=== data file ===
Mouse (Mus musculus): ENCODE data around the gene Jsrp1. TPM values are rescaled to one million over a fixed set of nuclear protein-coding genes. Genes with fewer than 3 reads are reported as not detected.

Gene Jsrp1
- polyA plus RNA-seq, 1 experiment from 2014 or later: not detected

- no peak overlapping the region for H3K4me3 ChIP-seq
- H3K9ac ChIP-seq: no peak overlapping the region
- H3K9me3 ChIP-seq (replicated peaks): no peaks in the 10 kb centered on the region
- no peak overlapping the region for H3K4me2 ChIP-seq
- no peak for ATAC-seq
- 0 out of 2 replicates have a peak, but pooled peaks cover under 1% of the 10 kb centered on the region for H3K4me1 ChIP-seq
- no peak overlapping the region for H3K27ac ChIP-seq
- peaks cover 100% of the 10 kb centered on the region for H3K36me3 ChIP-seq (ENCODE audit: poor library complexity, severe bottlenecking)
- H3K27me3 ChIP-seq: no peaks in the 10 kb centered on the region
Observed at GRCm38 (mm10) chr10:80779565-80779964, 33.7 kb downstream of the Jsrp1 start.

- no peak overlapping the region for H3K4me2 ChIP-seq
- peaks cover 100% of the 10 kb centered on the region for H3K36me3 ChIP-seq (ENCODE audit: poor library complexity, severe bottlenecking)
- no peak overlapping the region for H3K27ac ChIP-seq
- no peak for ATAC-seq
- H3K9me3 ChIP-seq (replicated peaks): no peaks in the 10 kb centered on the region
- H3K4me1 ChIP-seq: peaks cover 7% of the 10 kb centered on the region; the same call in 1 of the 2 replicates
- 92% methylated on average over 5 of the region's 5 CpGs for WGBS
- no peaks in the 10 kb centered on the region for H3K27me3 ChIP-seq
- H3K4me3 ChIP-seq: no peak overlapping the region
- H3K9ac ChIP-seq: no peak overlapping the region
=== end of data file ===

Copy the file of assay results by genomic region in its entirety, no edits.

Mouse (Mus musculus): ENCODE data around the gene Jsrp1. TPM values are rescaled to one million over a fixed set of nuclear protein-coding genes. Genes with fewer than 3 reads are reported as not detected.

Gene Jsrp1
- polyA plus RNA-seq, 1 experiment from 2014 or later: not detected

- no peak overlapping the region for H3K4me3 ChIP-seq
- H3K9ac ChIP-seq: no peak overlapping the region
- H3K9me3 ChIP-seq (replicated peaks): no peaks in the 10 kb centered on the region
- no peak overlapping the region for H3K4me2 ChIP-seq
- no peak for ATAC-seq
- 0 out of 2 replicates have a peak, but pooled peaks cover under 1% of the 10 kb centered on the region for H3K4me1 ChIP-seq
- no peak overlapping the region for H3K27ac ChIP-seq
- peaks cover 100% of the 10 kb centered on the region for H3K36me3 ChIP-seq (ENCODE audit: poor library complexity, severe bottlenecking)
- H3K27me3 ChIP-seq: no peaks in the 10 kb centered on the region
Observed at GRCm38 (mm10) chr10:80779565-80779964, 33.7 kb downstream of the Jsrp1 start.

- no peak overlapping the region for H3K4me2 ChIP-seq
- peaks cover 100% of the 10 kb centered on the region for H3K36me3 ChIP-seq (ENCODE audit: poor library complexity, severe bottlenecking)
- no peak overlapping the region for H3K27ac ChIP-seq
- no peak for ATAC-seq
- H3K9me3 ChIP-seq (replicated peaks): no peaks in the 10 kb centered on the region
- H3K4me1 ChIP-seq: peaks cover 7% of the 10 kb centered on the region; the same call in 1 of the 2 replicates
- 92% methylated on average over 5 of the region's 5 CpGs for WGBS
- no peaks in the 10 kb centered on the region for H3K27me3 ChIP-seq
- H3K4me3 ChIP-seq: no peak overlapping the region
- H3K9ac ChIP-seq: no peak overlapping the region